Hummingbird

What with foresight and dancing,
gypsies would seem to pass easily
between worlds. The hummingbird too—

only a moth with a beak—
Have I ever heard it hum?

Yet it's everywhere welcome,
coaxed by red flowers, even sugar water,
for we are devious, in our desires.

And the dead, we embody them
for our own purposes. I can't talk
to a shadow, to an abstraction.

A sun worshiper, my brother,
always raising his face to it.
One touch and the body roar quieted.

Now, though I walk the length
of the park, he is not there.
He is nowhere under the sun.

I want the dead but I am with
the living. The tulips raise up their hands.
The lunch crowd swallows me.

More by Elaine Terranova

Mint

Already, we'd be driving past
those trees, that part of the forest.
Even briefly, it refreshed you.
It was like mint in August
though that sting would be gone
with summer. The ground
tarnishing first, and soon the leaves.
I thought then, men don't stop.
They want so much to get on.
What we said, incidental
yet hammered into the mind.
Talk like a magnet, so it draws you
together or away. We made a line
around that part of the forest,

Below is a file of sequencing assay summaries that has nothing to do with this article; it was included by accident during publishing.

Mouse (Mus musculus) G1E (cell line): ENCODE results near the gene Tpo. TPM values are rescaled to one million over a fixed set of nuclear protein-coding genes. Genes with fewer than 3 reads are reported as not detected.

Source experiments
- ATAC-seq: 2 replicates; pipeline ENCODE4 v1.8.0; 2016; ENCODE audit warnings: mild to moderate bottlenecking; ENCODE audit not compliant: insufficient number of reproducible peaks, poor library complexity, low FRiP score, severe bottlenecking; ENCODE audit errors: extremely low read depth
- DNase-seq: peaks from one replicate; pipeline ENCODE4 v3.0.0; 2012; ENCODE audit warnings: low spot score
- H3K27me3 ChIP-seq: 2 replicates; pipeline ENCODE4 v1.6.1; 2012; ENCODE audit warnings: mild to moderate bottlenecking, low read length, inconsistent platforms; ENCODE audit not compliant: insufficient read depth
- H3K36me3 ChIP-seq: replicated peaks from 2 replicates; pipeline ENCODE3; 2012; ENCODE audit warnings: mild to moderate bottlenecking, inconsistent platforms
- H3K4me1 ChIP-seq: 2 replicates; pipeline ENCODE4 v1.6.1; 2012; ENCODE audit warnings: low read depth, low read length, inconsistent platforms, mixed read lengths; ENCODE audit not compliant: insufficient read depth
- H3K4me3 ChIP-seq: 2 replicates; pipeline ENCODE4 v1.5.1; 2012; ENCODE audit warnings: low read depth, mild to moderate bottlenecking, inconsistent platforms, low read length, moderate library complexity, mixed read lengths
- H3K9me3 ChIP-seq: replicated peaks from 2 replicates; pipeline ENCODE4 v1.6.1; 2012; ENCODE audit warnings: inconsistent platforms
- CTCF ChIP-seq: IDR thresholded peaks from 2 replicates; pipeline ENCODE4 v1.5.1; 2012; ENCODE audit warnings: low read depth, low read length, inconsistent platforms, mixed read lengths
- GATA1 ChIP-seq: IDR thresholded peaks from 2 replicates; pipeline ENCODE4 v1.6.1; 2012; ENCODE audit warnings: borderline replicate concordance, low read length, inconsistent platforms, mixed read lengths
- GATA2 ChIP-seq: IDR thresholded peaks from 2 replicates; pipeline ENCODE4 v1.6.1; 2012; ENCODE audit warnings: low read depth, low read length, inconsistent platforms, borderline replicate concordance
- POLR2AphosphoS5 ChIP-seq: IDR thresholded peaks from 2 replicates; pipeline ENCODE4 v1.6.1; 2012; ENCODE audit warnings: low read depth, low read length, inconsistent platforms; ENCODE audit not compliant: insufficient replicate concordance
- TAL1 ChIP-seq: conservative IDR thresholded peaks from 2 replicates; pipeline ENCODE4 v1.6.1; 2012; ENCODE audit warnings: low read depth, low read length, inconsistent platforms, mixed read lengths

the exact shape of our attention.
Even after, I remember
how it was taken up and moved
along with us, into the dim
living room. Each holding a glass,
ice colliding in water. A tiny
mirrored sun caught in the trees.
The same sadness that darkened
our features. Later, bed
without making love, without
the chance of a reprieve.

Shells

In the heat, in the high grass
their knees touched as they sat
crosslegged facing each other,
a lightness and a brittleness
in their bodies. They touched
like shells. How odd
 
that I should watch them say goodbye.
What did it have to do with me?

There was my own stillness
and the wasps and the tiny flies
for a long time taking stitches
in the surrounding air and

a comfort I felt, as the wind
tore through, to find the trees
miraculously regaining their balance.

The Anniversary

That night
   the comet could still be seen,
   wound in its wild mane.

Earlier, an egret
   had stopped by the stream
   to clean itself of something,
   red bill dipping
   again and again
   into the white feathers.

And before that,
   walking along,
   we became aware
   of a tiny, fragile skeleton
   at the side of the road,
   paws drawn up
   over its empty chest.